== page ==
By Anish Chand
Former Prime Minister Sitiveni Rabuka has said he will continue from where he left off in 1997 to ensure a constitution like the one his government enacted in 1997.
In a speech at University of Fiji's School of Law on Tuesday this week, the SODELPA Leader said he remained confident and hopeful that “our country will return to genuine democracy and constitutional legality and legitimacy."
He also outlined what his vision was for Fiji.
“In the event SODELPA, the party that I have been entrusted to lead, wins the majority number of seats in parliament in the 2018 general elections, I shall resume the work that Hon Jai Ram Reddy and I started in the 1997 constitution. And this is to develop in full consultation with the people of Fiji, and with an all-parties consensus decision in parliament for a review of the 2013 Fiji constitution,” he said.
"The purpose of such a review will be ensure that the constitution genuinely reflects the wishes and the aspirations of “We the people of Fiji.”
He also elaborated why he was opposed to the usage of “Fijian” as the common name.
“For an indigenous iTaukei, to be called a “Fijian” means much more than being a citizen of Fiji. It means being registered in the iVola ni Kawa Bula (VKB) (Fijian registry) as a member of a customary landowning mataqali (clan). It is for this reason, that it has been very hard for many iTaukei to understand the Bainimarama regime’s rationale for unilaterally appropriating the name “Fijian” for use as the common name of all Fiji citizens,” he said.
THE burning question from April 2018 to October 2018 will be: when will Prime Minister Frank Bainimarama dissolve parliament to pave the way for the 2018 general election?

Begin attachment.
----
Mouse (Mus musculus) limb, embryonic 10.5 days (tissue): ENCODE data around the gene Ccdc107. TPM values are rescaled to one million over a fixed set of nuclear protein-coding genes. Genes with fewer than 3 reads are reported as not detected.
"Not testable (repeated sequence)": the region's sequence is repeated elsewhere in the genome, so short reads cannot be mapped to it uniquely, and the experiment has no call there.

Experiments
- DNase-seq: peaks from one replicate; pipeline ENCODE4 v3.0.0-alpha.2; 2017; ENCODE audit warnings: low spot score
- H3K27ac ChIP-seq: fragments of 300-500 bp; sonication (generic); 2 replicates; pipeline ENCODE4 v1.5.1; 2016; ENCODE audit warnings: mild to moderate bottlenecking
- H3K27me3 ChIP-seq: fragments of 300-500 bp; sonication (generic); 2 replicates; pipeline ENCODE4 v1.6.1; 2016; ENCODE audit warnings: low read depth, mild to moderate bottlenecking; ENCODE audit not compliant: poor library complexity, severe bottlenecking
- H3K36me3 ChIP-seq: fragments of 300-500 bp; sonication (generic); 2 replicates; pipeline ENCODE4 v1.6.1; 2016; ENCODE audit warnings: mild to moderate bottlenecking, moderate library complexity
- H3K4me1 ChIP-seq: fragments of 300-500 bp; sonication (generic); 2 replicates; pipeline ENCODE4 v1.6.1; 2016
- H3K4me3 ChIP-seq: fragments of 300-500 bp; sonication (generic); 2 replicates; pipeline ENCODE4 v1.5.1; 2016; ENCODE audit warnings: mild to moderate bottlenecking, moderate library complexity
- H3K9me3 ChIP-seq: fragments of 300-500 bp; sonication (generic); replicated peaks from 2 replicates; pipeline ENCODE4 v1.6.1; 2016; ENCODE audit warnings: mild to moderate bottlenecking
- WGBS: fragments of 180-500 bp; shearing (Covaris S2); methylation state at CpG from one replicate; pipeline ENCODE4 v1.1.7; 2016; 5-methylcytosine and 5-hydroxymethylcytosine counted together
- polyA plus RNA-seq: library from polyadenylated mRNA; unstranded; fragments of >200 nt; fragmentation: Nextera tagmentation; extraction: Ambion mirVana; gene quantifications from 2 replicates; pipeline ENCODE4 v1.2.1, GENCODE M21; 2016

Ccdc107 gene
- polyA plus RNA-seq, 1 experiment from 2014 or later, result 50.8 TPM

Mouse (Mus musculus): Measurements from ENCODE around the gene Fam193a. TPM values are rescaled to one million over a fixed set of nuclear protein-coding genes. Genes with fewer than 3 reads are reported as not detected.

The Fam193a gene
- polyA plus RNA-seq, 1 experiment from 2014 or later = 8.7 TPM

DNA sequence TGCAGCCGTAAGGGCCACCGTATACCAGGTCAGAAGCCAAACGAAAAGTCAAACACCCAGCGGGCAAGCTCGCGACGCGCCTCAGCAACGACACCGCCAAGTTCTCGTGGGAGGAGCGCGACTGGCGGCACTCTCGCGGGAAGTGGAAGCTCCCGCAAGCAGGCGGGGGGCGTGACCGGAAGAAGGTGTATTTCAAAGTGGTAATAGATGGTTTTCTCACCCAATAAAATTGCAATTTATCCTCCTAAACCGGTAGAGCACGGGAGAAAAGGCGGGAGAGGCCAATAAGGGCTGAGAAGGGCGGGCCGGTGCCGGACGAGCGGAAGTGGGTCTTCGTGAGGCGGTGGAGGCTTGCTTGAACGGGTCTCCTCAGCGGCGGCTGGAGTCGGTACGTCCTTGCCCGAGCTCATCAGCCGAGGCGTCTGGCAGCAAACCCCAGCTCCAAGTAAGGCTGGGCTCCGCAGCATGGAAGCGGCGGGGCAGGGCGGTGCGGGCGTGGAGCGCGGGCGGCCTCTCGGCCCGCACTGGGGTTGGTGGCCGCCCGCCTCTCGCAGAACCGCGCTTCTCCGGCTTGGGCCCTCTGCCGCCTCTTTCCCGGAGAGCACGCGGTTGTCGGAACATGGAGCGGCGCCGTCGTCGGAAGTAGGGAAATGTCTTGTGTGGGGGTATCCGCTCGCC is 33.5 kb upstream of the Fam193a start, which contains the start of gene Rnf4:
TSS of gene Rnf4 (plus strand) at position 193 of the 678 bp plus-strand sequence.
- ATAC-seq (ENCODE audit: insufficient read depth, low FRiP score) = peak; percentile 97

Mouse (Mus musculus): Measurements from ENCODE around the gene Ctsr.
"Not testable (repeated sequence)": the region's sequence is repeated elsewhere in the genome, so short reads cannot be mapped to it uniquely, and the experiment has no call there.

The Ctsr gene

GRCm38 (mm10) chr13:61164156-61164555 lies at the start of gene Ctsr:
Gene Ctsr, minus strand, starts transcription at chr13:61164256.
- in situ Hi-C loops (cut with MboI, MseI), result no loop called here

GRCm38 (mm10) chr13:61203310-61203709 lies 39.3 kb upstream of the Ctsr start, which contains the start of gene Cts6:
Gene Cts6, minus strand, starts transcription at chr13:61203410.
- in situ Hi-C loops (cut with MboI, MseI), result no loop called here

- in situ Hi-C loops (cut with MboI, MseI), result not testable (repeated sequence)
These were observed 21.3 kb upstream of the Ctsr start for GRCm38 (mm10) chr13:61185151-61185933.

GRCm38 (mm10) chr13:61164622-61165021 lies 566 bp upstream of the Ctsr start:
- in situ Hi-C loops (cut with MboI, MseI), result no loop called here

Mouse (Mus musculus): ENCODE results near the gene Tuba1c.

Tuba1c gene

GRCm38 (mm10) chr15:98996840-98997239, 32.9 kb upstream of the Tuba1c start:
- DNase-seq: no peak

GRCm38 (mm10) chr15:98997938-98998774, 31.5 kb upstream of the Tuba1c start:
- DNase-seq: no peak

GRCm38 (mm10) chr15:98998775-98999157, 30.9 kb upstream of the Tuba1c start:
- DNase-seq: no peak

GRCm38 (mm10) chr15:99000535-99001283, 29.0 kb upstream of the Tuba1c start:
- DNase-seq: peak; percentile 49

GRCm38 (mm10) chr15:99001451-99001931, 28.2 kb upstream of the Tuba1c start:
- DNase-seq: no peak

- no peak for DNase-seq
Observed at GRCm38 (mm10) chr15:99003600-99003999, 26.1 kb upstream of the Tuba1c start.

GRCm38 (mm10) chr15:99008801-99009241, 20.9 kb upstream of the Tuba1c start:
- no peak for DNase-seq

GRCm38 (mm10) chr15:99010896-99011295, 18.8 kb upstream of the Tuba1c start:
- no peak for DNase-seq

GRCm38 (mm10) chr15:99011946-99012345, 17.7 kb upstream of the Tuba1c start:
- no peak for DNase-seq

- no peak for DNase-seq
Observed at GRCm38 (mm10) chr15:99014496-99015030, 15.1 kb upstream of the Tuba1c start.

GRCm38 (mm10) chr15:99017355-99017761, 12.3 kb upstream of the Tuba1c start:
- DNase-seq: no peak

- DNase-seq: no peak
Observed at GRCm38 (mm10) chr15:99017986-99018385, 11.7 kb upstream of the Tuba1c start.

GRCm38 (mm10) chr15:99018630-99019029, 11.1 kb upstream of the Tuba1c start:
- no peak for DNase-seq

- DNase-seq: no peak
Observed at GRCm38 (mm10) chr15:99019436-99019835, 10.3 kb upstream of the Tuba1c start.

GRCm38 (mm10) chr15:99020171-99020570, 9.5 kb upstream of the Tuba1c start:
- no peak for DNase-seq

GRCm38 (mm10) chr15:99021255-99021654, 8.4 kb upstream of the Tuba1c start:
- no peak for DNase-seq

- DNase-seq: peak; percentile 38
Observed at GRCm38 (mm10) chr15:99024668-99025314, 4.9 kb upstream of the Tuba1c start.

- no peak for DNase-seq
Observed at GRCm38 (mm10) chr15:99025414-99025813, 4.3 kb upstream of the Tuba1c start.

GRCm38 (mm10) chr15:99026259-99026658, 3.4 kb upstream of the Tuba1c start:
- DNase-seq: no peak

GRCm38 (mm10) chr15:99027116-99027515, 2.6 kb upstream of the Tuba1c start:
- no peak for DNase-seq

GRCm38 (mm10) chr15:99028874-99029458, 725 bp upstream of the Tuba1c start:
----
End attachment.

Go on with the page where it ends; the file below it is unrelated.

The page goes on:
According to Fiji’s 2013 constitution, parliament can be dissolved anytime between 3 years 6 months of the last parliament sitting to the day the first time parliament sat 4 years ago.
After the 2014 elections, parliament sat for the first time on 6 October 2014, which gives a window of 6 April 2018 to 6 October 2018, between which time the PM can dissolve parliament.
If it is dissolved on 6 April and writ of elections issued on the same day, general election will be held 44 days later. Nominations are to be filed within 14 days after the writ and elections to be held after 30 days.
Likewise, if parliament is dissolved on 6 October, add 44 days after that for Fijians to go the polls.
No doubt the 2018 elections will be the mother of all elections.
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HOW can one predict the result for next month’s general elections in Samoa, now? Smartphones, that’s how. Similar to other island states, Samoa has embraced mobile phones with almost alarming ease.
Blank pageYet clicking on the Tautua Samoa Party website reveals a white page, blank except for admin folders, but no visible content. In a country where nearly everyone has a mobile, and significant percentages check Facebook, the opposition’s social networking skills also seem dismal, with just ten people liking the latest post at time of writing – a photo from their sixth birthday, in December.
A few likes, but no comments. Old school The opposition Tautua party has instead gone the opposite direction, apparently dumping the website in favour of an oldschool newspaper. With tens of thousands of social network users in Samoa, that approach and the lack of response does not bode well for notions of political regime change any time soon. In fact, many are predicting the elections are over before they’ve even begun. “Tui will get it again”, is the common wisdom heard around town, and islands. Will he?